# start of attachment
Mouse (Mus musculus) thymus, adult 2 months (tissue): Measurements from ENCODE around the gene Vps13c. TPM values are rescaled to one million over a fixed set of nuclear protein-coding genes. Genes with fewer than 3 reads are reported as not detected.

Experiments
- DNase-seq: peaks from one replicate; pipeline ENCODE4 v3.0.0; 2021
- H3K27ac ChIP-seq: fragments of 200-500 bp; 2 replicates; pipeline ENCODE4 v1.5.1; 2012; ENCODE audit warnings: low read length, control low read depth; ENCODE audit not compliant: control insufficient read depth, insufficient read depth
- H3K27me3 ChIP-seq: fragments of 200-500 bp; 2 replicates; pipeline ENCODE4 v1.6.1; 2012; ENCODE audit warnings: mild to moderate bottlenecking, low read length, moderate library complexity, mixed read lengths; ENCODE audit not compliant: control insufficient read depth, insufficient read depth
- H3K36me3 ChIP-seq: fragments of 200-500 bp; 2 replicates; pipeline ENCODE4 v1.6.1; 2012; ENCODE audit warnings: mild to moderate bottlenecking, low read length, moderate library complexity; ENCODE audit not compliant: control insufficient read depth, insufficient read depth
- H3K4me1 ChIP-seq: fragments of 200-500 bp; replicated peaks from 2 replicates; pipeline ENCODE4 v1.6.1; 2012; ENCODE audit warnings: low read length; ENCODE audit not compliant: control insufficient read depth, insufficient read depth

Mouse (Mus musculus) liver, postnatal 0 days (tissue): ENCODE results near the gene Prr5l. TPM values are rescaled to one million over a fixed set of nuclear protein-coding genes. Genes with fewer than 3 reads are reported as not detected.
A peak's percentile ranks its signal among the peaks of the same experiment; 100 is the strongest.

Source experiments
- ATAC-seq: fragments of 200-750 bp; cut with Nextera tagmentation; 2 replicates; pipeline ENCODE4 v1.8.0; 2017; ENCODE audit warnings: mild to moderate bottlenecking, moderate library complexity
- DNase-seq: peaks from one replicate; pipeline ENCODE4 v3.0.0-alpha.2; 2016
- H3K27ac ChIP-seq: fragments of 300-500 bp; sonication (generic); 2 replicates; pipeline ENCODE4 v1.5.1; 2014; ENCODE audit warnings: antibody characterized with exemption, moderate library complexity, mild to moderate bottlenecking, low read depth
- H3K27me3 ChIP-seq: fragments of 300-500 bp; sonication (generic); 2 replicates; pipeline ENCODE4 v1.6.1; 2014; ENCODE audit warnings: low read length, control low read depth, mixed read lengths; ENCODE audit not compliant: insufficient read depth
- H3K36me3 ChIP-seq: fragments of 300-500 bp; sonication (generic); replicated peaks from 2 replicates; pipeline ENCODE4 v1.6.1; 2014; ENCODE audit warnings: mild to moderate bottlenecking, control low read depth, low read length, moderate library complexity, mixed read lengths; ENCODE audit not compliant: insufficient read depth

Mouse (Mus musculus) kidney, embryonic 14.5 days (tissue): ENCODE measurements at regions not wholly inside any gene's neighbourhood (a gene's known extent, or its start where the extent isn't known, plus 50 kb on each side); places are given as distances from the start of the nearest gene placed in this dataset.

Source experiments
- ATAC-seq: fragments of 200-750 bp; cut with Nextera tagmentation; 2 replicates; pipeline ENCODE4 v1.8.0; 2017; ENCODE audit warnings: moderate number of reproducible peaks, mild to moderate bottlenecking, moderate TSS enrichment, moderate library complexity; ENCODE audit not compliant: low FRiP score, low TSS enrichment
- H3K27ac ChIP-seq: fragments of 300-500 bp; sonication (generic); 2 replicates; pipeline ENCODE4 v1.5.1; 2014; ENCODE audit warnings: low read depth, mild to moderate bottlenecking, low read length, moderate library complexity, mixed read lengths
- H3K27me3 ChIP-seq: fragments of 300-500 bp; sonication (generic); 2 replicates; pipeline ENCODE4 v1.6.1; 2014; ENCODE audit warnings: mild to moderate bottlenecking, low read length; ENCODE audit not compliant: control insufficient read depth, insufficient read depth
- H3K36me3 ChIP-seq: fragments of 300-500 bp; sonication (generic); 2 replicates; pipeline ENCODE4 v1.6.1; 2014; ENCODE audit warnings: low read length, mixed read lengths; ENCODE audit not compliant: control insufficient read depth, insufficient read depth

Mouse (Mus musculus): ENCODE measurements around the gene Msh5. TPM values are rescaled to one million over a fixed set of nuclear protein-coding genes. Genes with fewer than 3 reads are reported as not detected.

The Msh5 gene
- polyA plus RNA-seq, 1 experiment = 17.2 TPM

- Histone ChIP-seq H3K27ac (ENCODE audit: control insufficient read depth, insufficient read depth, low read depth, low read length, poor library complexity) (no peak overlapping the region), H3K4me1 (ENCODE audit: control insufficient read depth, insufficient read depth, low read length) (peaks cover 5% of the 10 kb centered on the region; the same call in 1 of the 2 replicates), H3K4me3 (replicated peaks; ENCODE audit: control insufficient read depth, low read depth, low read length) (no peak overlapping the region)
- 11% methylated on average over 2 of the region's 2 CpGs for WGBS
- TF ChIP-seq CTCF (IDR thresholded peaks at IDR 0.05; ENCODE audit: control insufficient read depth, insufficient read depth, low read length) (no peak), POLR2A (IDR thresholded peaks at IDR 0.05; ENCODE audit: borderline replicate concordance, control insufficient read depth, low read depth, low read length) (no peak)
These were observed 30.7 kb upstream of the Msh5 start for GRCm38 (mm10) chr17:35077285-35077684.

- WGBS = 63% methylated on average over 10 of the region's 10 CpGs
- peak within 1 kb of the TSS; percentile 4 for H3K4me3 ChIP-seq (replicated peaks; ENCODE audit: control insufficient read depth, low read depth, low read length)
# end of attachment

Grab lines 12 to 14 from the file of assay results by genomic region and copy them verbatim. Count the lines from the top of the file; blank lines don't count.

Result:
- DNase-seq: peaks from one replicate; pipeline ENCODE4 v3.0.0-alpha.2; 2016
- H3K27ac ChIP-seq: fragments of 300-500 bp; sonication (generic); 2 replicates; pipeline ENCODE4 v1.5.1; 2014; ENCODE audit warnings: antibody characterized with exemption, moderate library complexity, mild to moderate bottlenecking, low read depth
- H3K27me3 ChIP-seq: fragments of 300-500 bp; sonication (generic); 2 replicates; pipeline ENCODE4 v1.6.1; 2014; ENCODE audit warnings: low read length, control low read depth, mixed read lengths; ENCODE audit not compliant: insufficient read depth